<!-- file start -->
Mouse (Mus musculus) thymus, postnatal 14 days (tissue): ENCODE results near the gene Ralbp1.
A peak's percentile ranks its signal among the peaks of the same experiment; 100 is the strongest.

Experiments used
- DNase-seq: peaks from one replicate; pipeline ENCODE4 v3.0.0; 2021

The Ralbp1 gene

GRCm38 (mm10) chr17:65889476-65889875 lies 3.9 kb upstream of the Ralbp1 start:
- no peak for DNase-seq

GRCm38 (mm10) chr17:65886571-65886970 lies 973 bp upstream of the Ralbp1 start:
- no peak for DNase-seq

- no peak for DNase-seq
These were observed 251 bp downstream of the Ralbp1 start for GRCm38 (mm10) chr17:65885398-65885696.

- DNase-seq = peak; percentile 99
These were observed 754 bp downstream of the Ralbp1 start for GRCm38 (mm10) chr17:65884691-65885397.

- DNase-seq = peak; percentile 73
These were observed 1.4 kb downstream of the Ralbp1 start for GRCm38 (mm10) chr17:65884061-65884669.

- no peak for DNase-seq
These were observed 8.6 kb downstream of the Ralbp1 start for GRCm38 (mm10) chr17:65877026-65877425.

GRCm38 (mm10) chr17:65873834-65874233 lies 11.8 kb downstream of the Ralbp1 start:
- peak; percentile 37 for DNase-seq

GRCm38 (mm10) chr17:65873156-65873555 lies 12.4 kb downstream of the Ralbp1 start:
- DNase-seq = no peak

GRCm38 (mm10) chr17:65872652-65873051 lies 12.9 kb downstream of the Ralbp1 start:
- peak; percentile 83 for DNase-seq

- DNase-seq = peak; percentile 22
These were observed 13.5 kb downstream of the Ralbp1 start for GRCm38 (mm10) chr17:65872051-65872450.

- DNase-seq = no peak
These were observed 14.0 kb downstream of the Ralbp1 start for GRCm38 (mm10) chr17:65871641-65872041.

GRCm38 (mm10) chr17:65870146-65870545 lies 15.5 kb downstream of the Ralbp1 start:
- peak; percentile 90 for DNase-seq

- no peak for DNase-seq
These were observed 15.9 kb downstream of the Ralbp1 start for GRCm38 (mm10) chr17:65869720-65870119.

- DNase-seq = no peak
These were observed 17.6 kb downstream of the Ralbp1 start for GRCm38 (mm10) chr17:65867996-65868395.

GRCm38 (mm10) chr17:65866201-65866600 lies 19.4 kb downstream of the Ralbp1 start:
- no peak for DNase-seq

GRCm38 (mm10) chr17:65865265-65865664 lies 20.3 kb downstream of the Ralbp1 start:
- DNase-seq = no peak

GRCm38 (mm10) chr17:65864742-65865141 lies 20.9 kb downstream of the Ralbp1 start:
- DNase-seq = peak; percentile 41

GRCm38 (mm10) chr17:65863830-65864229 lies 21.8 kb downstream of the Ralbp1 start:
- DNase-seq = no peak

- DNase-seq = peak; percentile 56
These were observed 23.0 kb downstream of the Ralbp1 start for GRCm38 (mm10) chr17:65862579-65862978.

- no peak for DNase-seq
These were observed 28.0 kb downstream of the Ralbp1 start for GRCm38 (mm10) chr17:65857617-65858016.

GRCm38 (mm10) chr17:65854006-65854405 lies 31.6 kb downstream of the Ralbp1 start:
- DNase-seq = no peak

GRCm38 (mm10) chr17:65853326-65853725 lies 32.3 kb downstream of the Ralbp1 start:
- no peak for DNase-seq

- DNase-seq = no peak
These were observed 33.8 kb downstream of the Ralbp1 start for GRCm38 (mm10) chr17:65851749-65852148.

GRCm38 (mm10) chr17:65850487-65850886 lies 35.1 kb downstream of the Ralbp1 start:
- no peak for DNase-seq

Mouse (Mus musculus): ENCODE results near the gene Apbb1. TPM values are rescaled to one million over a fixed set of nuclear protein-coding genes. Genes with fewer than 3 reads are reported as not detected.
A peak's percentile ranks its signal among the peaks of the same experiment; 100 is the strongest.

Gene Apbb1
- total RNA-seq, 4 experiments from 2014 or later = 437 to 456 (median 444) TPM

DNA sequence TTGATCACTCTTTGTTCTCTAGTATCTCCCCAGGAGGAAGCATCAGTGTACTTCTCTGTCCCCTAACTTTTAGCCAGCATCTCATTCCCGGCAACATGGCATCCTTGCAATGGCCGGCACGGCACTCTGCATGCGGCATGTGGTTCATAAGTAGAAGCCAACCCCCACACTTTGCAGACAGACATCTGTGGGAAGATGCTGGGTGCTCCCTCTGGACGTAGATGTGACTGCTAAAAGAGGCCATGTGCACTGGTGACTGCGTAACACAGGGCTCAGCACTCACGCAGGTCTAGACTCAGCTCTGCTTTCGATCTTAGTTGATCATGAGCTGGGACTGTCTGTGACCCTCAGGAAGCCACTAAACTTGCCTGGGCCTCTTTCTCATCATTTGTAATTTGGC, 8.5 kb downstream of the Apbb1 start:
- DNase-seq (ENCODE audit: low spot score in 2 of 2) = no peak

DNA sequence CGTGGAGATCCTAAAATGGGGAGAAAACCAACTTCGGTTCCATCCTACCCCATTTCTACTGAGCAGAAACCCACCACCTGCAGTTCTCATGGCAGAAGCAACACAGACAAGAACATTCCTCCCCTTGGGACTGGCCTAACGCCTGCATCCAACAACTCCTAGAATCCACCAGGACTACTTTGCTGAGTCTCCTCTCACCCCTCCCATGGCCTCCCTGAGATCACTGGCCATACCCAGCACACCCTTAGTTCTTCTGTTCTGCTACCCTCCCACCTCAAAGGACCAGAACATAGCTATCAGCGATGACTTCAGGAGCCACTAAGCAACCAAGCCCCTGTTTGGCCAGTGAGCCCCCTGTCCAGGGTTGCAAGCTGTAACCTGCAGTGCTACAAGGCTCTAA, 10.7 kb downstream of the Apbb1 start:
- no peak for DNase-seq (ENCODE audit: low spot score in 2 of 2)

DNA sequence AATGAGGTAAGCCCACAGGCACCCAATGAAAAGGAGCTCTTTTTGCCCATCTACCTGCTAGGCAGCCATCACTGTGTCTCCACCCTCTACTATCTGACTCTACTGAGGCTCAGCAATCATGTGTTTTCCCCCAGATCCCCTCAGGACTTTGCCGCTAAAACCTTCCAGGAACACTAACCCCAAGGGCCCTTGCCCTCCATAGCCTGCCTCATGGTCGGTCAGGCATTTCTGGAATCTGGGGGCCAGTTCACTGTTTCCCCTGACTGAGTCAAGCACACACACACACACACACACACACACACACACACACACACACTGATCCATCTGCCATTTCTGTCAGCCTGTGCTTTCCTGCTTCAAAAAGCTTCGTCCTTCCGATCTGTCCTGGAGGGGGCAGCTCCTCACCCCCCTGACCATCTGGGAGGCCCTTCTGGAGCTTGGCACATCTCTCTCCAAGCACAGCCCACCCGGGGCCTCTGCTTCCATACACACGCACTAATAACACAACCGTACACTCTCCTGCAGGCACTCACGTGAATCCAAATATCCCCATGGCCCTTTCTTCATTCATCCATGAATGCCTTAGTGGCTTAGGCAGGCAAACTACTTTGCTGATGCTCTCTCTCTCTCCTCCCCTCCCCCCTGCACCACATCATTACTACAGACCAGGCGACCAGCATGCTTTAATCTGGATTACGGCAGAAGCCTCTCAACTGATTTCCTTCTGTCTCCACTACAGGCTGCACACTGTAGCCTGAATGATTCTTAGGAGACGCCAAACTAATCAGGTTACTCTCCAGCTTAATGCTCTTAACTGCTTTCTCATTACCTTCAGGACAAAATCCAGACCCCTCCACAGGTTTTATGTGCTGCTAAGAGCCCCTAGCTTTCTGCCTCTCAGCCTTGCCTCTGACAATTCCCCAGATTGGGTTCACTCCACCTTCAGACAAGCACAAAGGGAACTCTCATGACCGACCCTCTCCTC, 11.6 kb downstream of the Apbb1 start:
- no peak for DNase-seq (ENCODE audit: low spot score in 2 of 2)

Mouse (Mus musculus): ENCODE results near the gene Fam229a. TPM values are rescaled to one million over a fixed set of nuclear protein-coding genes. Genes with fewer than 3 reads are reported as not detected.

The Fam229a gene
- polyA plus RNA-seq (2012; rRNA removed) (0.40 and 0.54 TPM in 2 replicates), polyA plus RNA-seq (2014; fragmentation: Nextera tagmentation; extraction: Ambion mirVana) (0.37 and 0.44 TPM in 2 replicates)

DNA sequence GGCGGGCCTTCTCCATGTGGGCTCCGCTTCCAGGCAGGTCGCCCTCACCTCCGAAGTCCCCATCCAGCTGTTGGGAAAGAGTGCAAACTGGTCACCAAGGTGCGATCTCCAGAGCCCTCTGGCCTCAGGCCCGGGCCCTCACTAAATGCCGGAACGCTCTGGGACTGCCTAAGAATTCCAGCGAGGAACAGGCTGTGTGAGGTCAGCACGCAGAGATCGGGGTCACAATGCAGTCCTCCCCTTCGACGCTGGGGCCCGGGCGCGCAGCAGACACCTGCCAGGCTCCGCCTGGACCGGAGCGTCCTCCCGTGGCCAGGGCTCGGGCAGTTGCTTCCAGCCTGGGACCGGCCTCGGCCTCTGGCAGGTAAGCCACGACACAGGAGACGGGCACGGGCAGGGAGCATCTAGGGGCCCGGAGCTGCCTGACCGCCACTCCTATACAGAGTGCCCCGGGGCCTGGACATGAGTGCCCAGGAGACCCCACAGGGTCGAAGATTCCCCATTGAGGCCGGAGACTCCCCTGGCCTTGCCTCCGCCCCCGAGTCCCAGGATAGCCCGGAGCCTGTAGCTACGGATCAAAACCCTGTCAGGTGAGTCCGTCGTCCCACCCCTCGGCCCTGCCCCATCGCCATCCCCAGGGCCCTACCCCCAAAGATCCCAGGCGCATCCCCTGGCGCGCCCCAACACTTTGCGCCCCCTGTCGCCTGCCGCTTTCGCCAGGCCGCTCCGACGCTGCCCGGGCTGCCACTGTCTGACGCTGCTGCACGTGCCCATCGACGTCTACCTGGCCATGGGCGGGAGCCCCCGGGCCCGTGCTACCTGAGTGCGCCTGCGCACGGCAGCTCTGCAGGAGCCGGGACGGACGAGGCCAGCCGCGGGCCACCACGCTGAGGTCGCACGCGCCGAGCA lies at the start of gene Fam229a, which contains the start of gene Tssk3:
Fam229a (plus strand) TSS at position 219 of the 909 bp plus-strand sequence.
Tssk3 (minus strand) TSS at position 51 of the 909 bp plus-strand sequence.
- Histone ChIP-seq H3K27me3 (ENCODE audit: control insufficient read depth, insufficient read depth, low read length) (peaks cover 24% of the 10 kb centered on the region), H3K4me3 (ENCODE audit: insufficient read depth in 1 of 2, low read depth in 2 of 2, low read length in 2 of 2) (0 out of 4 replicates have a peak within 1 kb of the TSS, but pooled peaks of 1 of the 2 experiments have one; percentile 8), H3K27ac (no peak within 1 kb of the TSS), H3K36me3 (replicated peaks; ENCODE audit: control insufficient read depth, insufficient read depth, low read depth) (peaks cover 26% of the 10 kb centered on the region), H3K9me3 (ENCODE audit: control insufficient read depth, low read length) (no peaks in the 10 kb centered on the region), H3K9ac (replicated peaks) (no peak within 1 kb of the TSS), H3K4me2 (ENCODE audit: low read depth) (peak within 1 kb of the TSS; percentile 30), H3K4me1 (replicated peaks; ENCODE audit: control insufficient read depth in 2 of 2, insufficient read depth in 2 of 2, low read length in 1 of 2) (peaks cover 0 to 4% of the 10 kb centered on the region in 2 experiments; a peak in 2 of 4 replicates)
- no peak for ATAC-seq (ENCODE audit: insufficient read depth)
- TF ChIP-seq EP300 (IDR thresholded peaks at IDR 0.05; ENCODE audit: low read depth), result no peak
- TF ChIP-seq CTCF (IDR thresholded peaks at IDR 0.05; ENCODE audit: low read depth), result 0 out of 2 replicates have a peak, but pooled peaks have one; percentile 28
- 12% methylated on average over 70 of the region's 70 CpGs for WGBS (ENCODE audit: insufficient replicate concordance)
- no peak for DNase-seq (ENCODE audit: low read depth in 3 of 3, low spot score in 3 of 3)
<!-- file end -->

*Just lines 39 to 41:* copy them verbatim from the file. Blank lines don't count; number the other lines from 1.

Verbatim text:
- DNase-seq = peak; percentile 41

GRCm38 (mm10) chr17:65863830-65864229 lies 21.8 kb downstream of the Ralbp1 start:
- DNase-seq = no peak